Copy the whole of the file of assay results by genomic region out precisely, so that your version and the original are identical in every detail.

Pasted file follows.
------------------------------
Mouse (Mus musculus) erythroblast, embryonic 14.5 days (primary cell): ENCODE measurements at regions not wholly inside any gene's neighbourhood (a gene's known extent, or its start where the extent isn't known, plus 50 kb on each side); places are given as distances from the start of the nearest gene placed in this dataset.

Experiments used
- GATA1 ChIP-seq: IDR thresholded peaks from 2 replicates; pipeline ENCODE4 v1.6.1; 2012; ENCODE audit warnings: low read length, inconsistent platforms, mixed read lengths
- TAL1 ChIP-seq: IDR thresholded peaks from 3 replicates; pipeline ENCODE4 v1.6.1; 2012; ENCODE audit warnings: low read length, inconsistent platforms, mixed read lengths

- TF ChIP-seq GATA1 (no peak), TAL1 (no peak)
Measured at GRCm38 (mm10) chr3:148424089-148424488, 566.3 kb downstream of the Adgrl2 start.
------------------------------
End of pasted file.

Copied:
Mouse (Mus musculus) erythroblast, embryonic 14.5 days (primary cell): ENCODE measurements at regions not wholly inside any gene's neighbourhood (a gene's known extent, or its start where the extent isn't known, plus 50 kb on each side); places are given as distances from the start of the nearest gene placed in this dataset.

Experiments used
- GATA1 ChIP-seq: IDR thresholded peaks from 2 replicates; pipeline ENCODE4 v1.6.1; 2012; ENCODE audit warnings: low read length, inconsistent platforms, mixed read lengths
- TAL1 ChIP-seq: IDR thresholded peaks from 3 replicates; pipeline ENCODE4 v1.6.1; 2012; ENCODE audit warnings: low read length, inconsistent platforms, mixed read lengths

- TF ChIP-seq GATA1 (no peak), TAL1 (no peak)
Measured at GRCm38 (mm10) chr3:148424089-148424488, 566.3 kb downstream of the Adgrl2 start.